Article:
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Article citations


Miettinen, J., Hooijer, A., Shi, C., Tollenaar, D., et al. (2012) Extent of Industrial Plantations on Southeast Asian Peatlands in 2010 with Analysis of Historical Expansion and Future Projections. Global Change Biology, 4, 908-918.

has been cited by the following article:

  • TITLE: Peatland Fires in Riau, Indonesia, in Relation to Land Cover Type, Land Management, Landholder, and Spatial Management

    AUTHORS:   Prayoto, Masae Iwamoto Ishihara, Rachmad Firdaus, Nobukazu Nakagoshi

    KEYWORDS: Peatland, Landscape, Fire Regime, Fire Dynamic, Plantation, Proximity

    JOURNAL NAME: Journal of Environmental Protection, Vol.8 No.11, October 30, 2017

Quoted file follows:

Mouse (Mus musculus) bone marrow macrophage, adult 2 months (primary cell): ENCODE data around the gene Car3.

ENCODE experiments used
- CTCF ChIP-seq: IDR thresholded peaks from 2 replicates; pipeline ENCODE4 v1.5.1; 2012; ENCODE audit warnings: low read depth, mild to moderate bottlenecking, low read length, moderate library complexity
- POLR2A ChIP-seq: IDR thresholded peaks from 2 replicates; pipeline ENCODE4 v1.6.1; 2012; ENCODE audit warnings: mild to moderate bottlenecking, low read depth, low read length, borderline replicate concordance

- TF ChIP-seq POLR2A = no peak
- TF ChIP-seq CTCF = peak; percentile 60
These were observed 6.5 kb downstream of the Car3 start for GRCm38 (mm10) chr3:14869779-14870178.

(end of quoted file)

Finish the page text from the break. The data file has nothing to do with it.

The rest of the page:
ABSTRACT: Peatland in Southeast Asia has an important function in the provision of ecosystem services such as carbon sink, climate regulation, water supply, biodiversity, and others. Recurrent fires in the peatland, especially in Indonesia, have changed peatland functions from carbon sequestration to carbon emission, causing severe environmental and economic problems. Fire prevention requires an understanding of the factors affecting fire in peatland. We compared fire occurrences in 2014 between different land cover types, land management systems, landholders, and proximity to roads and canals in Riau Province, Indonesia. Remote sensing and field data were collected and analyzed. Shrubland was the most fire-prone land cover, while plantations and mangrove forests were the least. Shrubland has high fire occurrence regardless of land management and landholder type. Peat swamp forests that are allowed to be utilized were more fire-prone than conserved peat swamp forests. Oil palms from unregistered companies had more fires than those from registered companies and smallholders. Coconut and sago plantations from companies had more fires than smallholder cultivation. Proximity to roads and canals affects the occurrence of fires in peat swamp forests; however, proximity had less of an effect on fire occurrence in shrubland. The high percentage of burned areas in shrubland showed that land cover was a major factor that affects fire in peatland, followed by land management, landholders, and proximity to roads and canals. These findings indicate the importance of law enforcement and land management systems, management schemes by different landholders, and the spatial arrangement of land cover, roads, and canals for integrated peatland management and restoration of shrubland into peat swamp forest and other fire-resistant land cover types with sustainable production.